Soft Commodities Price Watch: U.S. Plantings Data Drags Corn to 31-Month Low

By: Deyana Ivanova
Deyana Ivanova
Deyana has a media background as a Journalism graduate. With a general interest in the financial markets and global… read more.
on Jul 1, 2013

iNVEZZ.com Monday, July 1st: Grain futures have been mixed today, with corn futures falling to their lowest level in two and a half years after the U.S. Department of Agriculture (USDA) estimated that farmers would plant more corn this year than previously expected.

Market analysts had expected the USDA to cut its forecast for corn area to 95.3 million acres from the March estimate of 97.3 million acres. Yet the latest report, released on Friday, showed that corn acreage will total 97.4 million acres in the current market year, the most since 1936 and up slightly from last year. The forecast has weighed on the corn price, which plunged nearly five percent on Friday.

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Today corn has continued to slump and as of 12:44 GMT futures for September delivery on the Chicago Board of Trade (CBOT) stood at £5.4513 a bushel, down 0.36 percent on the day. Earlier, the contract fell by as much as one percent to hit a session low of $5.4163 a bushel, the weakest level since November 23, 2010. CBOT corn for December delivery has also declined considerably, standing at $5.0650 a bushel, down 0.88 percent on the day.

Elsewhere on the CBOT, the wheat price for September delivery was 6.5925 a bushel, up 0.23 percent on the day. The contract traded in a range between a daily high of $6.6375 a bushel and a session low of $6.5288 a bushel, which was the lowest level since June 20, 2012.
On Friday, the wheat price fell almost three percent after the USDA said acreage was expected to hit a four-year high of 56.53 million acres in the current market year. The Agriculture Department also raised its estimate of spring-wheat plantings to 12.3 million acres.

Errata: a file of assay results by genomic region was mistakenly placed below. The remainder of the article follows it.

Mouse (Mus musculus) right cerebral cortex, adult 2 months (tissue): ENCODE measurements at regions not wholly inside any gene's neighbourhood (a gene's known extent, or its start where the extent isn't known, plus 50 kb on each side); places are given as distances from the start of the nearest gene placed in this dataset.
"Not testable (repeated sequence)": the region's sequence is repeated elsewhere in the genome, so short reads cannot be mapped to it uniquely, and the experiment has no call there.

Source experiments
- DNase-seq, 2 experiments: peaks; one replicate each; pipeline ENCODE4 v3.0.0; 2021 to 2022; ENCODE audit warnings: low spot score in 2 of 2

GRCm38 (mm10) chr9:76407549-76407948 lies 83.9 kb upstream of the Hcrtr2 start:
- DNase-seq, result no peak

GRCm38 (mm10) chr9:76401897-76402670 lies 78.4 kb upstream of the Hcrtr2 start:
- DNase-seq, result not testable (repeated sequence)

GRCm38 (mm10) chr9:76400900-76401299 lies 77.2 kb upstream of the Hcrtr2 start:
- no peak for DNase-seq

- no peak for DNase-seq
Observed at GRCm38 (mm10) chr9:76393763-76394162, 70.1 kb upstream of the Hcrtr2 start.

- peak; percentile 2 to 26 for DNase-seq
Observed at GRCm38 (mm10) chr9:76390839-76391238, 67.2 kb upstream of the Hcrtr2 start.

In contrast with other grains, soybeans edged slightly higher following the release of the U.S. sowings data, as the USDA raised its estimate of area put to soybeans to 77.7 million acres this year, up one percent from last year but below expectations for an increase to 78.02 million acres.
The soybean price for August delivery on the CBOT was $14.4288 a bushel, up 0.8 percent on the day. The front-month contract held in a range between a session low of $14.2063 a bushel and a session high of $14.4538.

This week, corn and soybean traders will continue to pay close attention to weather forecasts for grain-growing regions in the U.S. Midwest, while wheat traders will monitor temperatures in the Great Plains-region. Market players will also expect the release of the USDA’s weekly update on planting progress later today.
**Sugar Climbs Before July Expiry, Rubber Reflects China Woes**
The sugar price has climbed in New York today, as investors readjusted positions ahead of the expiry of the July contract. Contract expiration often leads to volatile sessions as market participants look to close out positions or reposition their portfolios.
On the ICE Futures U.S. Exchange, sugar futures for October delivery traded at $0.1700 a pound, up 0.47 percent on the day. White sugar for October delivery was 0.3 percent higher at $486 a tonne on NYSE Liffe in London.
!m[Sugar Climbs Ahead of July Contract Expiry, While Rubber Falls on China Manufacturing Slowdown](/uploads/story/3552/thumbs/pic1_inline.jpg)
ICE Arabica coffee for September delivery traded at 1.2110 a pound, up 0.58 percent on the day, further rebounding from a three-year low of $1.1717 a pound hit on June 20 amid concerns of ample supply in top grower Brazil. As of the same time, the cocoa price for September delivery fell 0.8 percent to $2,147 a tonne in New York. The contract slid 1.1 percent to £1,442 a tonne in London.
Among other soft commodities, the rubber price in Tokyo declined for the first time in three days after manufacturing expanded at the slowest pace in four months in China, the largest consumer of the commodity used in tires. The December futures slipped as much as one percent to 233.9 yen a kilogram ($2,356 a metric tonne) on the Tokyo Commodity Exchange (TOCOM). The contract lost 14 percent last quarter, the biggest decline in a year.
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